I’m proud to be part of a company that aims to be the world’s first major industrial company to achieve a net-zero carbon footprint. Our plan is to reach that goal globally by 2030, but much sooner than that – by early 2020 – we will have cut our carbon dioxide emissions in half. Over the next three years, Siemens is investing funds globally in order to reduce the energy footprint of our production facilities and buildings across the globe – and our Gold LEED-certified Siemens Canada headquarters has set the standard for our company, world-wide.

Another way we at Siemens have developed to accomplish these goals is called Zero Harm Culture. Workplace safety is absolutely central to success for any company, but none of us can claim 100% success in this area. Overall, Canada’s workplace health and safety record is a complicated, “good news – bad news” situation. There is some good news – the number of workplace injuries and deaths has been dropping over the past several decades. However, in the most recent year for which statistics are available, there were more than 245,000 workplace injuries in Canada, and almost 1,000 deaths.

Put another way, about 672 workers were injured every day in this country.

Surely, none of us can think this is acceptable. Health and safety has long been considered an important topic – but I want to suggest that it needs to be fundamental element of every business’s strategy for sustainability and success. All of us need to be improving our employee health and safety programs –setting ambitious targets and, much more importantly, putting in place the right programs to make them a reality.

This is the only way we can live out the truth that our people are by far our most important asset.

Canadian businesses are, of course, very focused on being green. There is no question that sustainability is vital in our imperiled world. The good news is forward thinking businesses will discover that becoming sustainable can also be a key to becoming sustainably profitable, as we create green innovations.

But this “people, planet, profit” triad must not be broken apart, so that even as we seek to be green and growing, we must also be creating a safe environment for our people. A Zero Harm Culture has to be front of mind, all the time. We talk about “continuous improvement” in our technology and production systems, but nowhere is it more important than in health and safety.

Recognizing Organizational Silence and speaking up with impunity

I’d like to share what I consider one of the highlights from a recent meeting with my fellow Siemens CEOs from around the world. It’s called “Organizational Silence” and it’s something that companies everywhere needs to overcome.

More and more employees are speaking up, and they should be applauded for voicing their opinion; it’s my earnest hope that everyone will become comfortable doing so.

It’s critical that everyone feels they can speak up to voice ideas, concerns and views, because organizational silence is one of the biggest barriers to organizational development and change. Regrettably, it’s all too common within organizations.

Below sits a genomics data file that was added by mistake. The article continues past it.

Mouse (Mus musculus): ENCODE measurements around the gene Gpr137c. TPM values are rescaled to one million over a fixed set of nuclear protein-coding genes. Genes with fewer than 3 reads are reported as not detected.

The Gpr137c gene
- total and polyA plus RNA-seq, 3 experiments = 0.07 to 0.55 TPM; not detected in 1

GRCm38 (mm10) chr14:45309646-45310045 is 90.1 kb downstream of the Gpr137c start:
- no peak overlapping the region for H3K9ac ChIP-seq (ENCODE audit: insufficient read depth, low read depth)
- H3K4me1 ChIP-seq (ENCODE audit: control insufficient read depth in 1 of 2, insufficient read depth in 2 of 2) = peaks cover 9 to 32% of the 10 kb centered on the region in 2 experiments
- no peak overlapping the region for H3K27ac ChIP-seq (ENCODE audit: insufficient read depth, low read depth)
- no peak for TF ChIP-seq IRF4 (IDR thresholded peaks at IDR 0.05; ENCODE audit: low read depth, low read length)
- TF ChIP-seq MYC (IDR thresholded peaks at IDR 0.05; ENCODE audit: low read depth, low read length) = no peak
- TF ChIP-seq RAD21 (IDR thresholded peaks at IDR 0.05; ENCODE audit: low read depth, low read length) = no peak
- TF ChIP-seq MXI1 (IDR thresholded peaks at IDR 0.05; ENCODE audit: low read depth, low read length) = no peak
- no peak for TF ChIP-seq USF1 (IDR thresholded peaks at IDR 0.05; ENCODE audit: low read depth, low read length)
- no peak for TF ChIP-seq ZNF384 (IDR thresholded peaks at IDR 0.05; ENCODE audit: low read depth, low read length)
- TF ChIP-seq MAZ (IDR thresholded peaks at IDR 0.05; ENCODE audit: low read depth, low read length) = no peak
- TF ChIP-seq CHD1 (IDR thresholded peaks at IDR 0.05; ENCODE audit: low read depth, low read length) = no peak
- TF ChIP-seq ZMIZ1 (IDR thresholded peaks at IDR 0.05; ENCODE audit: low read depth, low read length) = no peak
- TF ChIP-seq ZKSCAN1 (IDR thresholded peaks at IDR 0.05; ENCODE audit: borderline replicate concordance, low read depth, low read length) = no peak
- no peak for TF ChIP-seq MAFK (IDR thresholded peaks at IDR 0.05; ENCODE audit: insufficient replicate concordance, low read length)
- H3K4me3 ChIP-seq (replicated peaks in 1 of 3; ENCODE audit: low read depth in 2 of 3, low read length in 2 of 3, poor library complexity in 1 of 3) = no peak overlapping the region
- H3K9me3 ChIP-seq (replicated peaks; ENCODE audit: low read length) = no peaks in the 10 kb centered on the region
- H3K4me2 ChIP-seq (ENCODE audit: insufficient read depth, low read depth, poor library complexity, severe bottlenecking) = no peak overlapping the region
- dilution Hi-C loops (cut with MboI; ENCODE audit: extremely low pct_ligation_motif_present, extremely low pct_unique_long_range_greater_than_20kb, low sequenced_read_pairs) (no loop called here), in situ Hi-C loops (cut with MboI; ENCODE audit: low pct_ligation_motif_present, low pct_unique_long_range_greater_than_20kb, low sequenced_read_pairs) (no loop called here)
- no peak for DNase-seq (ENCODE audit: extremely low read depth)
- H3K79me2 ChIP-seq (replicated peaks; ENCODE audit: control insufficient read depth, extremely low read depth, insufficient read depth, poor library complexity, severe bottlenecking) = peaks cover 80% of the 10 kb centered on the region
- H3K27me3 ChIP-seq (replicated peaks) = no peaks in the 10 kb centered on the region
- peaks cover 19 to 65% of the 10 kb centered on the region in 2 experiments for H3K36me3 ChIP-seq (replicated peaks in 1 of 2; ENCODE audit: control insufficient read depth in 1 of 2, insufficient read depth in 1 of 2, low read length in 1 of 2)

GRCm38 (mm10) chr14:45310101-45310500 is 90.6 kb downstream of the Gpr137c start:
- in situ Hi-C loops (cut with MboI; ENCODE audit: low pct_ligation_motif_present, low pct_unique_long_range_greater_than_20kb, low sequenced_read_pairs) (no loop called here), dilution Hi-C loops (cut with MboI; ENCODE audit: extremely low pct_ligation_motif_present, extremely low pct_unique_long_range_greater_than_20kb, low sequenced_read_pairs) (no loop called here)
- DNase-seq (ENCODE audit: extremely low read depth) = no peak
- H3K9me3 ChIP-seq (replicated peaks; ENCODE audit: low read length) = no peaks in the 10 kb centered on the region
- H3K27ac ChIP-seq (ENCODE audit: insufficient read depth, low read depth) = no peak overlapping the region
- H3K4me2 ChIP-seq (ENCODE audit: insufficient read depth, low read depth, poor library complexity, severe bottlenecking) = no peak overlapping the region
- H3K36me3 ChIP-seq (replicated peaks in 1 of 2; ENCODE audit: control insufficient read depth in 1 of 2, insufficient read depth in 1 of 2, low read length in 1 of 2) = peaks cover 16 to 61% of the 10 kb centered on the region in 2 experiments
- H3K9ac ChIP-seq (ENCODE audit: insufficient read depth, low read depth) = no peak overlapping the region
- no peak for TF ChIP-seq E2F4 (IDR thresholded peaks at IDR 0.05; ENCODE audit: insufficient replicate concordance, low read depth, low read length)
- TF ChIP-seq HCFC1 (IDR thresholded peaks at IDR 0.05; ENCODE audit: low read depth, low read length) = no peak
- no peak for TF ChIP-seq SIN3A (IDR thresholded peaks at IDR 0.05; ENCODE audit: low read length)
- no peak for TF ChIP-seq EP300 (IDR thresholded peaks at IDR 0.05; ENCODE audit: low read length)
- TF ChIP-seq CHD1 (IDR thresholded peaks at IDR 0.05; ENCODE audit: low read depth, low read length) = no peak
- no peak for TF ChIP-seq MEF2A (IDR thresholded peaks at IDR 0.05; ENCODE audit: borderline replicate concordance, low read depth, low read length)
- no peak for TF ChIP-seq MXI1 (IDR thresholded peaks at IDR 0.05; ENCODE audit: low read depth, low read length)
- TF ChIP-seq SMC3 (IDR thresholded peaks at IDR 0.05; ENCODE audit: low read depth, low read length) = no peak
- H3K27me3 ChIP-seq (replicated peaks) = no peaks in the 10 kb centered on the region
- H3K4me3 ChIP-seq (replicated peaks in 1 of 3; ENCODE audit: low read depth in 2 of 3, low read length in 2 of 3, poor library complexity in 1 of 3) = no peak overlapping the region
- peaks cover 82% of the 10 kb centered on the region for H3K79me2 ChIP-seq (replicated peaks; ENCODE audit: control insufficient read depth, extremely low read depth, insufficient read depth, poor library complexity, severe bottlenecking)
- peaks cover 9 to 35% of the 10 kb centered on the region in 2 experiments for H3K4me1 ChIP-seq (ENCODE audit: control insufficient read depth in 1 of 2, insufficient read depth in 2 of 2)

Research among Fortune 500 companies shows the negative impact of organizational silence. It can generate anger, cause lack of confidence, lower morale, increase stress and even foster staff turnover. It can stifle creativity and innovation, and lower productivity and profitability; it can even undermine a company’s reputation.

There are case studies where organizational silence made a huge impact on the bottom line. Look at Detroit’s Big Three automakers. One in particular paid a steep price for organizational silence when the company pushed aside safety concerns and actively discouraged speaking up. A culture of complacency was blamed for a decade-long delay in recalling millions of faulty vehicles. Market share was lost. Public confidence waned. The Columbia Shuttle disaster in 2003 is another example where organizational silence was a factor.

It’s important to recognize organizational silence for what it is – a barrier to creativity and growth – and to actively speak up. Companies need their employees’ skills and abilities to prosper, as well as their ideas and perspectives.

Management can help by encouraging employees to speak up, by practicing active listening and actively supporting employees. Management needs to tolerate failure and recognize that valuable lessons can be learned. In failure the seeds of future success are often sown. The best creative minds are not afraid to fail.

I encourage you as leaders to become champions in overcoming organizational silence, to help others find their way, by following these simple 7 Habits:

  1. Show visible leadership
  2. Promote team spirit
  3. Empower your team
  4. Appreciate good work promptly
  5. Be transparent
  6. Use your team meetings wisely
  7. Point out your own mistakes

Speaking up is one solution to this common problem, and it’s something easily within our grasp.

 

 

Proud to be in good company

At Siemens Canada, we take the holidays very seriously. We joyfully wear our holiday sweaters and celebrate the season – as a corporate family, and with our friends and family. But I’m most proud of the way the Siemens team embraces our community, working together to help those in need at this time of the year.